Meeting Nurse Michelle Seymour
Michelle is a shining example of the incredible paediatric nurses we meet day in and day out, whose compassion, selflessness and dedication, continues to astound us.
She is Lead Nurse for the Epilepsy Surgical Team at Bristol Children’s Hospital. On International Nurses Day we caught up with her to hear how the team provide expert care for children suffering from epilepsy from across the South West and beyond.
Why did you want to be in this department of the health service?
I like the complexity of the speciality and the detective style work of trying to pinpoint where in the brain the seizures are coming from!
What’s your favourite bit of the job?
I will never tire of hearing how epilepsy surgery has stopped or significantly reduced the amount of seizures in a patient; how it’s enabled children to learn new skills or attend school for a full week or apply for a driving licence. It can have such a life-changing impact on parents too. It’s amazing to hear from parents that they can now sleep through the night and not be up worrying that’ll miss their child’s seizure.
Why is it important that The Grand Appeal supports your department and its patients?
Epilepsy surgery can be life changing and as a designated centre it’s vital we have the latest developments to help as many children and their families as possible. That’s where The Grand Appeal comes in as they have been instrumental in helping us to achieve this. In 2015 The Grand Appeal funded a pioneering advanced neurosurgery robot and Brain lab diagnostic suite, one of the first in the UK specifically for children. This is a highly specialised piece of equipment that allows the surgeons to operate on patients with brain tumours and other complicated neurological conditions with incredible precision, and has already revolutionised epilepsy treatment here.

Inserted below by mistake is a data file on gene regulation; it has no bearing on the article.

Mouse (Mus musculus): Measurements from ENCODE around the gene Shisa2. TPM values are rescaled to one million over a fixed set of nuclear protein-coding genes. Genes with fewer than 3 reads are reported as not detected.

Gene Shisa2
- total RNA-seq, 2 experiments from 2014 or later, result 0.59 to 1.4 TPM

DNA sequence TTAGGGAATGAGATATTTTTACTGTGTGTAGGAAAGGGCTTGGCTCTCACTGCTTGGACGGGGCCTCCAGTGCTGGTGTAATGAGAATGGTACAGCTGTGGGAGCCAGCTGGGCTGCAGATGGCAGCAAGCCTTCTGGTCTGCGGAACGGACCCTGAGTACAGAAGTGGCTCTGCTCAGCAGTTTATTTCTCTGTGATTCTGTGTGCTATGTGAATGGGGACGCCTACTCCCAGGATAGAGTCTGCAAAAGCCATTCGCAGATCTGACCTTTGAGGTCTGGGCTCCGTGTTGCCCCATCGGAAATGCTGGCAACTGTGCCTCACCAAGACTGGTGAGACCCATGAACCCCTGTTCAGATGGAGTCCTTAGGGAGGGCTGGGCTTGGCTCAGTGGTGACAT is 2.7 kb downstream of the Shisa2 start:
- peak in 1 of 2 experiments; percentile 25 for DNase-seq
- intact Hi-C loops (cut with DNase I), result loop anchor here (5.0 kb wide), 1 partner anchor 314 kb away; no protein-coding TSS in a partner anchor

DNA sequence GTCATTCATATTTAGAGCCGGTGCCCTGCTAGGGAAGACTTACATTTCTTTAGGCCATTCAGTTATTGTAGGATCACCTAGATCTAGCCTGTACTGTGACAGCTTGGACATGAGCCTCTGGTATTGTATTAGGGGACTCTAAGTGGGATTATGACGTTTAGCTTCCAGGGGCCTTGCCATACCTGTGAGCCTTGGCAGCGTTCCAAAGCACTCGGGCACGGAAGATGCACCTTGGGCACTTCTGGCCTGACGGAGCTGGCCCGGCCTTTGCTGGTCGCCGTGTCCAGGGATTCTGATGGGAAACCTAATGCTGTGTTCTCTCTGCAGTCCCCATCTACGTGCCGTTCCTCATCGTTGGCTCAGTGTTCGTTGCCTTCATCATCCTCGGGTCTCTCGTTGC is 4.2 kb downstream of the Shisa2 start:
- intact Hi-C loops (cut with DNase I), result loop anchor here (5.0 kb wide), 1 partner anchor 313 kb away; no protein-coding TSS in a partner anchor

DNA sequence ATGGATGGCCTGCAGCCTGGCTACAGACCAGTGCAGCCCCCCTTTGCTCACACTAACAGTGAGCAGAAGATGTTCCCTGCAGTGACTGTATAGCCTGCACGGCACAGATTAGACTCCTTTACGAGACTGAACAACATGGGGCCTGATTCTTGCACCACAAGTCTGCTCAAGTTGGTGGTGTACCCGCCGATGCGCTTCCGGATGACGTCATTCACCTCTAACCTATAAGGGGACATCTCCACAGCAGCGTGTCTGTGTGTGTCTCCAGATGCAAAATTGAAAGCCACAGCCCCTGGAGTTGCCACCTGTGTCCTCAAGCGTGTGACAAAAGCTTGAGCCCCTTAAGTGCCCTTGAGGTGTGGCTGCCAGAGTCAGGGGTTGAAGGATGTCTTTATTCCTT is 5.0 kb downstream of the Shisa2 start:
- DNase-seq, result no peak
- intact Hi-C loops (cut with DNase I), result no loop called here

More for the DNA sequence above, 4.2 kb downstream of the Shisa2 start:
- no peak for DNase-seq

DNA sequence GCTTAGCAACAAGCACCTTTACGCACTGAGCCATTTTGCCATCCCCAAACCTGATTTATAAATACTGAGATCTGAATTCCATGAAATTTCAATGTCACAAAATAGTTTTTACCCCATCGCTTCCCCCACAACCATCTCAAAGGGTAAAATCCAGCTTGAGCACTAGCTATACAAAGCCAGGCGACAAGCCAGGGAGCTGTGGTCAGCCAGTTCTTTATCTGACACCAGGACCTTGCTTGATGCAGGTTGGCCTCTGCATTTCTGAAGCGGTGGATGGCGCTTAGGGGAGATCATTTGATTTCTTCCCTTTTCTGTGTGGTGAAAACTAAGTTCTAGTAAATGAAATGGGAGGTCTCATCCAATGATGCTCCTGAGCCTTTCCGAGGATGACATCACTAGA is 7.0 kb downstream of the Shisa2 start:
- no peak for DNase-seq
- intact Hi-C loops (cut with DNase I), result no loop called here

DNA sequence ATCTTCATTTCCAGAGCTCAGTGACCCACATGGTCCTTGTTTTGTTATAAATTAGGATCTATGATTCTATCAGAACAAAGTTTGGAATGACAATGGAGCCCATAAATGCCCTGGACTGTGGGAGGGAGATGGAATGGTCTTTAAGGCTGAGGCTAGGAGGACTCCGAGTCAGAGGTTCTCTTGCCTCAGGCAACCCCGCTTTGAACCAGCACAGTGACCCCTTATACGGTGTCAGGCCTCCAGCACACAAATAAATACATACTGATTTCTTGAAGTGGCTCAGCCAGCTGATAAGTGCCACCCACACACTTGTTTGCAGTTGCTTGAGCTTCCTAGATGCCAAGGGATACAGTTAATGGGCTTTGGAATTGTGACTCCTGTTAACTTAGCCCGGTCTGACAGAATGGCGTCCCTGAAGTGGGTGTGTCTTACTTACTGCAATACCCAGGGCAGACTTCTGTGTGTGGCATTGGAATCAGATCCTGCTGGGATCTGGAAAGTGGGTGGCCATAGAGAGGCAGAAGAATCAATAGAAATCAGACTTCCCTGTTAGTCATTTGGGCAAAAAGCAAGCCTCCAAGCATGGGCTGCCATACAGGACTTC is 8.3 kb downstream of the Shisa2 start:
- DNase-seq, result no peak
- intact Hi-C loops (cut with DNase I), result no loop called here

Are there any interesting projects going on in the department at the moment, or any exciting developments?
At the moment, we are really excited about the use of a Deep Brain Stimulation for the treatment of certain types of epilepsy! This equipment places electrodes into the affected area of a patient’s brain, creating an electric field which overrides the pathway causing the issue.
What is your department's current goal? What improvement would you most like to see?
To raise awareness of epilepsy surgery. There are children that could benefit from surgery but for lots of reasons don’t get referred into the service. We are always striving to educate and raise the profile to ensure children and their families have the best options for treating their epilepsy.
What one thing might we not know about your department?
The epilepsy surgery nursing team consists of three part-time working mums. We all worked together 12 years ago at Frenchay Hospital on the neurosurgery, burns and trauma High Dependency Unit. It’s great to be working together again! We are all great friends and share the same commitment to the children and families we look after. We have also become experts at juggling work and home life!
Which Gromit Unleashed 2 sculpture has been your favourite and why?
Tricky to choose. I did the Gromit Unleashed 2 trail with my children over the summer and there are lots of great ones! Can I choose 2 please?!
Rocket man- obviously! He’s the sculpture helping raise money for the neurosurgery department!
Sulley- because he’s fluffy! ( and my children’s favourite.)
If you weren’t in healthcare, what might you be doing?
I honestly don’t know! I knew I wanted to work within the healthcare profession from an early age after spending time in hospital as a patient myself.
BUT in dreamland working on an air ambulance or playing netball for England!
Surprise us with a fact about yourself
Ummm….. I can watch all sorts of gory brain operations but if I see a nail hanging off I’ll pass out! Oh! And I can juggle (I mean with balls this time not life! )
Favourite thing about Bristol?
The accent! I’m still trying to master it!